Race & Faith (4): The Life of Christ

As noted in the previous posts, secular models fail biblically and properly to point the way forward in creating an environment hospitable to racial unity-in-diversity. They fail for various reasons, but they especially fail to understand human depravity, which underlies racism. They also fail to account for the life of Christ, which overcomes racism. In the most recent installment of the series we addressed human depravity. In this post we address the life of Christ.

In chapter nine, Yancey looks to Jesus for elements of the mutual responsibility model. He claims that we can learn much from Jesus because Jesus was at once part of a majority group, the Jews, living under the foreign rule of the Romans. Yancey finds the heart of reconciliation in Jesus’ high priestly prayer (John 17; 114). From Jesus’ interaction with the Samaritan woman at the well (John 4), Yancey observes that Jesus surpassed all the weaknesses, while keeping all the strengths, of the four secular models for dealing with racial issues (115–118). Jesus also dealt in grace and truth in his interactions with Romans, those “in power” over him and other Jews. At the same time, however, he did not try to overthrow Caesar (120; cf. Matt 22:15–22).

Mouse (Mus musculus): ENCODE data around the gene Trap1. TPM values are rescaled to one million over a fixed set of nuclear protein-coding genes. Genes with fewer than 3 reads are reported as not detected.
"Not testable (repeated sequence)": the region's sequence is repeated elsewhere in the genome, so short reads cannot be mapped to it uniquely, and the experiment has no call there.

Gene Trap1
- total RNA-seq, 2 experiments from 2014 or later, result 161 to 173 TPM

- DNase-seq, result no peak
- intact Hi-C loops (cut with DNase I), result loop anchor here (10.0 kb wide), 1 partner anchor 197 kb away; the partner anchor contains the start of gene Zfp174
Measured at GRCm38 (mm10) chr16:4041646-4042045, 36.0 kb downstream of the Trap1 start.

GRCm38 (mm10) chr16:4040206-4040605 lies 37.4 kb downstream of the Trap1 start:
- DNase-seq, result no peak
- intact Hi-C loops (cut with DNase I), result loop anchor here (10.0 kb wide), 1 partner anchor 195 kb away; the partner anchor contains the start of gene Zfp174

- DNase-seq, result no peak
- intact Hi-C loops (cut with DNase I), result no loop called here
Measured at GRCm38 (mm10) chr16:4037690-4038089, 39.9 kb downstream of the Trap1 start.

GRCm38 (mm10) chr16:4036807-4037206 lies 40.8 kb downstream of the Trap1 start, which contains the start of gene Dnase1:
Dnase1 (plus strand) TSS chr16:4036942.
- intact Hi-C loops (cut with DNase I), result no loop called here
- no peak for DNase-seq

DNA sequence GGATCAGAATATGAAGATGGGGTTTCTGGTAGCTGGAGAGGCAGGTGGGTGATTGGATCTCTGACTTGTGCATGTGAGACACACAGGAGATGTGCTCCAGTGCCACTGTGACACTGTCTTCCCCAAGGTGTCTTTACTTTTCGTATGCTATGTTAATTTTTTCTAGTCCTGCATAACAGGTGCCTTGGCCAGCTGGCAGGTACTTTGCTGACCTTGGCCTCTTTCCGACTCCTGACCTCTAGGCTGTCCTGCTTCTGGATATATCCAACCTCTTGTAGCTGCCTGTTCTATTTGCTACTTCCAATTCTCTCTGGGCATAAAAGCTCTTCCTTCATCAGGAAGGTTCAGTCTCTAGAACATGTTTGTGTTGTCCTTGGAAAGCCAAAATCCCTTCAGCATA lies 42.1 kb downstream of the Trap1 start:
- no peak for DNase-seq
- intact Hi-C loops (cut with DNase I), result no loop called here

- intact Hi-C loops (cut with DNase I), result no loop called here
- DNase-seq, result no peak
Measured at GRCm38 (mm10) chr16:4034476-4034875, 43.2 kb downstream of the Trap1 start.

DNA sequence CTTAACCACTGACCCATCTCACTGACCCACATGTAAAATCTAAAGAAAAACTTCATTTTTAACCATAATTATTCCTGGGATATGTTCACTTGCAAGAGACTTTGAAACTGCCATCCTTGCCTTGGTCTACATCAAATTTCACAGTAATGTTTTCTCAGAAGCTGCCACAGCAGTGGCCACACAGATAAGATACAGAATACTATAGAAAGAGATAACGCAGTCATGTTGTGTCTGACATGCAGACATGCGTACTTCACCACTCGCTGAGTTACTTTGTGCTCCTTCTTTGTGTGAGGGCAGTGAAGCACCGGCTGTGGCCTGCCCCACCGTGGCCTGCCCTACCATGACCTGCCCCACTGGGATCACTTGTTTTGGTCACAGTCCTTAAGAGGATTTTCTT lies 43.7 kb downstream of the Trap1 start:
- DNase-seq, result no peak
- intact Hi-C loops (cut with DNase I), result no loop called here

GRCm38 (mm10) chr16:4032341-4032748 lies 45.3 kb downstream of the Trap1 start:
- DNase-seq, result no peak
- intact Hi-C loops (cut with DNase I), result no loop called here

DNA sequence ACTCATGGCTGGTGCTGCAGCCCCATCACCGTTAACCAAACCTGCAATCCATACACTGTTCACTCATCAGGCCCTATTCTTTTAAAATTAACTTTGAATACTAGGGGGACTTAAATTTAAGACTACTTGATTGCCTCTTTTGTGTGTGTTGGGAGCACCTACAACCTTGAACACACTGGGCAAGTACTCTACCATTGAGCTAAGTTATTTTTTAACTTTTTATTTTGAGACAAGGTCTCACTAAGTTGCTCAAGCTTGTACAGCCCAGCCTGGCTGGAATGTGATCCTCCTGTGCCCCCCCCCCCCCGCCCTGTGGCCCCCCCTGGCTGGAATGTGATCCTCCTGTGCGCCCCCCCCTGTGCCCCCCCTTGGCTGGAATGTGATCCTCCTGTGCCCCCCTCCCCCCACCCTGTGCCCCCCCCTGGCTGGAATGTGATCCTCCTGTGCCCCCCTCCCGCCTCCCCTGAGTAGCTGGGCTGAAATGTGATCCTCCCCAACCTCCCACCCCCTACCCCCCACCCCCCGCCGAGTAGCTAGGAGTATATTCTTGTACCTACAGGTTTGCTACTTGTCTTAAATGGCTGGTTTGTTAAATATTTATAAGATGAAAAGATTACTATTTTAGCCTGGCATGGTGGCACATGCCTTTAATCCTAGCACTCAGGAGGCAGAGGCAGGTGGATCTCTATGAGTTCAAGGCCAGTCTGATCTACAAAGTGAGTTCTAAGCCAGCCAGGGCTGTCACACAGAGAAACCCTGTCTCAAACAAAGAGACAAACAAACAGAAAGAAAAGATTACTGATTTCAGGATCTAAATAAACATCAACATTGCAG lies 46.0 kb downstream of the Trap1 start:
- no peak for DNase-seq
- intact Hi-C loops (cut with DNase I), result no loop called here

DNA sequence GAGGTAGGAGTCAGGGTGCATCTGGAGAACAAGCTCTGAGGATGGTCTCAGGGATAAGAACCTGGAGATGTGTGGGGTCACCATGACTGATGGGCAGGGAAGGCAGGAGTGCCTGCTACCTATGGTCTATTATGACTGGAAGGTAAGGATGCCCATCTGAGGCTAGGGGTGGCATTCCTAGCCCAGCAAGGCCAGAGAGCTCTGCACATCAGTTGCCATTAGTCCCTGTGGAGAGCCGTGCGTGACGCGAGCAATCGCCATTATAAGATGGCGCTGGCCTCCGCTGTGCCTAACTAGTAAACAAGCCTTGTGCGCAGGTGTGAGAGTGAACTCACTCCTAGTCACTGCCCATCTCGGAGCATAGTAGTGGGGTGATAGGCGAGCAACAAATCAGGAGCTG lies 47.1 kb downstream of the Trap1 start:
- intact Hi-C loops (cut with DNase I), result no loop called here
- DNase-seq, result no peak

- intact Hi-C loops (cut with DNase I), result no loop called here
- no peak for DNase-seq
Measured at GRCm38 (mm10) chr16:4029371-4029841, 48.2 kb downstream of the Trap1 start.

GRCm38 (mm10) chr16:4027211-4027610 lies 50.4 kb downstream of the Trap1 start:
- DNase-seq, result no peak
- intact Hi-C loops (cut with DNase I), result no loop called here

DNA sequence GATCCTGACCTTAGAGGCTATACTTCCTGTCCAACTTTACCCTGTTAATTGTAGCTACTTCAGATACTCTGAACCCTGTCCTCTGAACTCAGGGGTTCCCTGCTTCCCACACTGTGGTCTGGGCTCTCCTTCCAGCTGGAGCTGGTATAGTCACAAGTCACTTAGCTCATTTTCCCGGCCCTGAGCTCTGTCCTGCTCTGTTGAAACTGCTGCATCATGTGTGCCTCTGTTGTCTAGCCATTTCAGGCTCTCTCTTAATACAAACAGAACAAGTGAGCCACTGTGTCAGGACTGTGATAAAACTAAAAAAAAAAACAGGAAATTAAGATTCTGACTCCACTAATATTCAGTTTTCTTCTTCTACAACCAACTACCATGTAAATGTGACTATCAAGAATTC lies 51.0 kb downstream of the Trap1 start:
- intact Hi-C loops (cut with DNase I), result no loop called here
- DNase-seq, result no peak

The life of Jesus, therefore, illustrates the motives Christians should seek in mutual responsibility for racial reconciliation: “In Jesus we see the balance that we rarely see in our society. We see a man who, whether he was part of the majority or minority, sought relationships but also addressed issues of power . . . in all of his encounters with people of different groups, Jesus never deviated from the truth” (122–123). Thus, Jesus provided different lessons for majority and minority groups. “To those in the majority Jesus showed that it is inappropriate to focus on the maintenance of their own social position. . . . To people of color Jesus showed that even though he had concerns about societal evil, political revolution was not the heart of his ministry” (124). The next chapter addresses why Christians often fall short of Jesus’ example.

Yancey, in chapter ten, points to a subtle but powerful aspect of our sin nature that hampers any hope of racial reconciliation: fear. Out of fear of others and not God we can do things either to please them and gain favor, or excoriate them and gain emotional safety. Fear thus creates a vicious circle of dysfunction in race relations: “Whites are afraid of being labeled racist. . . . As a result, whites avoid addressing racial issues . . . .” On the other hand, “People of color . . . fear they will be ridiculed when they bring up their racial concerns.” This causes minorities to look for someone to point out racism and seek justice. Often times, “as a result, people of color begin to support leaders who foolishly play the race card but who at least uphold the importance of racial justice” (127–128). What, then, can Christians do to counteract this nexus of fear?